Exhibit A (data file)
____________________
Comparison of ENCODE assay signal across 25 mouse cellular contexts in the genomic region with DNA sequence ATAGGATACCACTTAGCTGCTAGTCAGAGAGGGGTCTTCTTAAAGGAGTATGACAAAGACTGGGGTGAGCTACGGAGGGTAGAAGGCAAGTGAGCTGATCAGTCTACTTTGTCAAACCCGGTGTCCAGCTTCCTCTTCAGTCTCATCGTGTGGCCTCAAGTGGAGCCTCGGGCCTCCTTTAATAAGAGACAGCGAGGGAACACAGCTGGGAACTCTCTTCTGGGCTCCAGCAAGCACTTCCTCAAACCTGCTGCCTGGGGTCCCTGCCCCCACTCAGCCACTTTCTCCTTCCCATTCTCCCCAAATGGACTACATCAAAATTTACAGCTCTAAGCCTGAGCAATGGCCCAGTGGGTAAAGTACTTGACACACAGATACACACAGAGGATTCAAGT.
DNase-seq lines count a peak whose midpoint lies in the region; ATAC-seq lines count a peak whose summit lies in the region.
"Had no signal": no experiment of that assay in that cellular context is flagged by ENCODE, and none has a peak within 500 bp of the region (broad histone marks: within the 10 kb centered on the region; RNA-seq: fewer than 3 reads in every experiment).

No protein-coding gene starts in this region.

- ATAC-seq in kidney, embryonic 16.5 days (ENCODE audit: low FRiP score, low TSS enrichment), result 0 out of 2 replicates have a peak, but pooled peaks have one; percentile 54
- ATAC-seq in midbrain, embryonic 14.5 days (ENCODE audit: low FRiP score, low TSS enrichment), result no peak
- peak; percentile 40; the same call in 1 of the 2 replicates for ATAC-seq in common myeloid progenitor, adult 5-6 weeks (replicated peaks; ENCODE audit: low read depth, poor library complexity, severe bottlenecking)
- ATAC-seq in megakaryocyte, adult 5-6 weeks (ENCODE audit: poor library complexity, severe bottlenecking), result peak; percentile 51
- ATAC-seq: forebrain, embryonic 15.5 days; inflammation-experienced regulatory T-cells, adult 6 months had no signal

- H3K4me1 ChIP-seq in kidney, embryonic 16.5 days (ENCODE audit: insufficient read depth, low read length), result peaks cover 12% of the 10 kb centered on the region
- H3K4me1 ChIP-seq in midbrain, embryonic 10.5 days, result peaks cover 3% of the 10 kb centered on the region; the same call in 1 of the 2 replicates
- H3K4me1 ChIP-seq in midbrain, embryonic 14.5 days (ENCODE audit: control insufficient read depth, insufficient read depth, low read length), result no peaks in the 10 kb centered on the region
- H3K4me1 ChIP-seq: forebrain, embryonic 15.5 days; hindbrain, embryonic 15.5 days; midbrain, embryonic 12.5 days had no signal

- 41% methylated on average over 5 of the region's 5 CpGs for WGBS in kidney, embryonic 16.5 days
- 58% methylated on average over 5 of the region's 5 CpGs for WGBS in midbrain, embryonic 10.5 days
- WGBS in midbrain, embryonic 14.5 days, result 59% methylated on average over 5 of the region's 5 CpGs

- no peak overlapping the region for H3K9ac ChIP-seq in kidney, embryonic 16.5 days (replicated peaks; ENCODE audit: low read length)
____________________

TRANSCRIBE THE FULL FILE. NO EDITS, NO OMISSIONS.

Comparison of ENCODE assay signal across 25 mouse cellular contexts in the genomic region with DNA sequence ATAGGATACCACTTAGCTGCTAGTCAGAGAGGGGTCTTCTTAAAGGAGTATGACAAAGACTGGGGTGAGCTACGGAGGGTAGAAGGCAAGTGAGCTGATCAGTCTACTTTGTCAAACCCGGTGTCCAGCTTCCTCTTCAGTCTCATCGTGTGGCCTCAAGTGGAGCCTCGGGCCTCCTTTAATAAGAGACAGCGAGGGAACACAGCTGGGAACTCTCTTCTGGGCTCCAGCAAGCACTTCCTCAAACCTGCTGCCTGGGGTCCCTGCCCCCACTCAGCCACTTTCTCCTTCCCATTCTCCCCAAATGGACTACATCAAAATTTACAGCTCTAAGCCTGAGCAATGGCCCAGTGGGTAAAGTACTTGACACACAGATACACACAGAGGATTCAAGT.
DNase-seq lines count a peak whose midpoint lies in the region; ATAC-seq lines count a peak whose summit lies in the region.
"Had no signal": no experiment of that assay in that cellular context is flagged by ENCODE, and none has a peak within 500 bp of the region (broad histone marks: within the 10 kb centered on the region; RNA-seq: fewer than 3 reads in every experiment).

No protein-coding gene starts in this region.

- ATAC-seq in kidney, embryonic 16.5 days (ENCODE audit: low FRiP score, low TSS enrichment), result 0 out of 2 replicates have a peak, but pooled peaks have one; percentile 54
- ATAC-seq in midbrain, embryonic 14.5 days (ENCODE audit: low FRiP score, low TSS enrichment), result no peak
- peak; percentile 40; the same call in 1 of the 2 replicates for ATAC-seq in common myeloid progenitor, adult 5-6 weeks (replicated peaks; ENCODE audit: low read depth, poor library complexity, severe bottlenecking)
- ATAC-seq in megakaryocyte, adult 5-6 weeks (ENCODE audit: poor library complexity, severe bottlenecking), result peak; percentile 51
- ATAC-seq: forebrain, embryonic 15.5 days; inflammation-experienced regulatory T-cells, adult 6 months had no signal

- H3K4me1 ChIP-seq in kidney, embryonic 16.5 days (ENCODE audit: insufficient read depth, low read length), result peaks cover 12% of the 10 kb centered on the region
- H3K4me1 ChIP-seq in midbrain, embryonic 10.5 days, result peaks cover 3% of the 10 kb centered on the region; the same call in 1 of the 2 replicates
- H3K4me1 ChIP-seq in midbrain, embryonic 14.5 days (ENCODE audit: control insufficient read depth, insufficient read depth, low read length), result no peaks in the 10 kb centered on the region
- H3K4me1 ChIP-seq: forebrain, embryonic 15.5 days; hindbrain, embryonic 15.5 days; midbrain, embryonic 12.5 days had no signal

- 41% methylated on average over 5 of the region's 5 CpGs for WGBS in kidney, embryonic 16.5 days
- 58% methylated on average over 5 of the region's 5 CpGs for WGBS in midbrain, embryonic 10.5 days
- WGBS in midbrain, embryonic 14.5 days, result 59% methylated on average over 5 of the region's 5 CpGs

- no peak overlapping the region for H3K9ac ChIP-seq in kidney, embryonic 16.5 days (replicated peaks; ENCODE audit: low read length)